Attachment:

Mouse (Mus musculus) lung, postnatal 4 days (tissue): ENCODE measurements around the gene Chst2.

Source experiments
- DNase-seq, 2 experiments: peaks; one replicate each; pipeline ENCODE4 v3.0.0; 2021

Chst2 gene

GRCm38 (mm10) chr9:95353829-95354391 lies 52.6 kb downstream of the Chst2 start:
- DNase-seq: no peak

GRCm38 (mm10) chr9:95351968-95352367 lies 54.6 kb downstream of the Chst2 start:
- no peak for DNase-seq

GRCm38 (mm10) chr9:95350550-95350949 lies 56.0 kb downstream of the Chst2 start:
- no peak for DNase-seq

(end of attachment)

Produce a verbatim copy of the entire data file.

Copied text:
Mouse (Mus musculus) lung, postnatal 4 days (tissue): ENCODE measurements around the gene Chst2.

Source experiments
- DNase-seq, 2 experiments: peaks; one replicate each; pipeline ENCODE4 v3.0.0; 2021

Chst2 gene

GRCm38 (mm10) chr9:95353829-95354391 lies 52.6 kb downstream of the Chst2 start:
- DNase-seq: no peak

GRCm38 (mm10) chr9:95351968-95352367 lies 54.6 kb downstream of the Chst2 start:
- no peak for DNase-seq

GRCm38 (mm10) chr9:95350550-95350949 lies 56.0 kb downstream of the Chst2 start:
- no peak for DNase-seq